Some Awning Terminology to Learn Before Shopping

Before you start shopping for awnings for your home or business, you might first note some terms and phrases you will encounter while online or at the showroom. Learning these phrases will ensure you understand your choices for awning materials and styles, and are sure to easily find an option that works for your needs.


The word acrylic refers to a type of synthetic polymer fibre. This fibre is very durable and water resistant, so it's often used for coats, patio furniture upholstery, and the like.

Acrylic awnings can offer more protection from rainfall than other fabrics, and may be less prone to tearing in high winds. However, acrylic can have an artificial look and feel that you might not want for an awning, so consider purchasing this fabric only if you can see it in a showroom first!

Breaking strength

Also called tensile strength, the breaking strength of a material refers to how much pressure or force is needed to cause it to tear. For awnings that will be installed in areas known for high winds, strong rain, heavy snow, and very inclement weather, be sure you opt for a material with a high breaking strength.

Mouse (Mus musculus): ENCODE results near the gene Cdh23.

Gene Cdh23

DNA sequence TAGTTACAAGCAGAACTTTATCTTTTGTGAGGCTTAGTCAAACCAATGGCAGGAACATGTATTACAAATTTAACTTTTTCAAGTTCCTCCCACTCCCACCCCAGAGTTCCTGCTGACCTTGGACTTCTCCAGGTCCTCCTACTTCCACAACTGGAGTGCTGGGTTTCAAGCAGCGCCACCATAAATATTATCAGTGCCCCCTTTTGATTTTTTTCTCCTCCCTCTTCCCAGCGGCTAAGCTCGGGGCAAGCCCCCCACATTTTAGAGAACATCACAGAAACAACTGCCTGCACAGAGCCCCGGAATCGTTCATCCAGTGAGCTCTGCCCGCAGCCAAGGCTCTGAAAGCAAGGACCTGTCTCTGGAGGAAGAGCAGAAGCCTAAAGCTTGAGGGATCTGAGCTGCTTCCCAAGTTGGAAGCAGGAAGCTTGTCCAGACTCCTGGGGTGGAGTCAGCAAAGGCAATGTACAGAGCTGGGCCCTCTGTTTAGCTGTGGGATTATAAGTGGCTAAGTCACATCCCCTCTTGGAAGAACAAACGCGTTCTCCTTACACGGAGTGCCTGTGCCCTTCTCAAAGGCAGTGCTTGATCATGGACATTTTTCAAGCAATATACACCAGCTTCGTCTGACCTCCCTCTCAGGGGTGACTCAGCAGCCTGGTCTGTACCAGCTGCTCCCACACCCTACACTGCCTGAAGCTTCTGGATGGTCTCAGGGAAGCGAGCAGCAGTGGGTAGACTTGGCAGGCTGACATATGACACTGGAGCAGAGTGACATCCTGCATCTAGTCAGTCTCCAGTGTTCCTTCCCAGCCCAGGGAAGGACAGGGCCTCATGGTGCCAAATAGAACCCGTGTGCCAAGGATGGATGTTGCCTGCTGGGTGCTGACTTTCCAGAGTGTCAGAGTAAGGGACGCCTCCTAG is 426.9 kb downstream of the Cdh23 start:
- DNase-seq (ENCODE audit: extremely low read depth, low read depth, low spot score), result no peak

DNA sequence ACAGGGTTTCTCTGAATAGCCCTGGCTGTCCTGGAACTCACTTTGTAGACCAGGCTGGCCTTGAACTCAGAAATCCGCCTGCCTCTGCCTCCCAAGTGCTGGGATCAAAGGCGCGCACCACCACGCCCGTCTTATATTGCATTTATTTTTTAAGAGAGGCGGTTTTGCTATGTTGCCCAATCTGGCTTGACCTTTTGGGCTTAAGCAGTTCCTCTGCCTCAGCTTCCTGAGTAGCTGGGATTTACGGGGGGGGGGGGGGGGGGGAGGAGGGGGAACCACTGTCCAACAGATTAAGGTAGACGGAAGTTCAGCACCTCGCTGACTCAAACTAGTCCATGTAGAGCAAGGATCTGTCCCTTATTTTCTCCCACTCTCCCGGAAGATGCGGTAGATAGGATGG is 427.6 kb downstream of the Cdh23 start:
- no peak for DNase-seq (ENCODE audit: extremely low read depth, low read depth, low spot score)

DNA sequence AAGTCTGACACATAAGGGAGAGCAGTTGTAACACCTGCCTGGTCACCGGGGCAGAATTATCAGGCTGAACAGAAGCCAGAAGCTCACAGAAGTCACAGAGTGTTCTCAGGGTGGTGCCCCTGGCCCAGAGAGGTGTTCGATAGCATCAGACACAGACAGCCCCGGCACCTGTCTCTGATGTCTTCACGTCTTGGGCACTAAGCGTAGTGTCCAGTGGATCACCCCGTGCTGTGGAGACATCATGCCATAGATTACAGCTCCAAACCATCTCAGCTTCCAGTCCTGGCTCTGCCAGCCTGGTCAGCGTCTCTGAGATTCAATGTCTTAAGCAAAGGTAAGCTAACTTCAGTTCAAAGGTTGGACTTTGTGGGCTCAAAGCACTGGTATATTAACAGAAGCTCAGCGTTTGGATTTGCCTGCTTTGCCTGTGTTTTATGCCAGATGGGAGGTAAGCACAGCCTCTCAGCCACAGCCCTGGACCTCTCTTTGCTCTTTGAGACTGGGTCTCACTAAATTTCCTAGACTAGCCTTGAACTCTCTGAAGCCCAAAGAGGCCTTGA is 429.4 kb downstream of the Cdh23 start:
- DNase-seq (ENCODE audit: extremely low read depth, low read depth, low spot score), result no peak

Coated fabric

Awning fabric is sometimes dipped, sprayed, or otherwise treated with a special coating that is meant to protect the piece from stains, or that will allow rainwater to run off the awning rather than being absorbed by fabric fibres. Although this coating can mean less risk of damage to the awning and less rainwater that seeps through the fabric, coated fabrics can also have an artificial look and feeling that you might not want for your awning.

Cut-out lettering

Cut-out lettering doesn't mean that your awning will have actual holes in it! When an awning has cut-out lettering, the areas that are cut away are replaced with backing made from a different type of fabric, usually in a contrasting colour and texture. You can then have a name, logo, address, or other such lettering on your awning that is very visible, without worrying about compromising the protection offered by that canopy.

Dimensional stability

Fabrics that easily shrink, curl, warp, or otherwise become misshapen don't have a strong dimensional stability. When choosing awnings for a home or business, consider standard weather conditions that will affect the awning. Invest in canopies that have a stronger dimensional stability if they will be exposed to high winds, heavy snow and rain, and the like.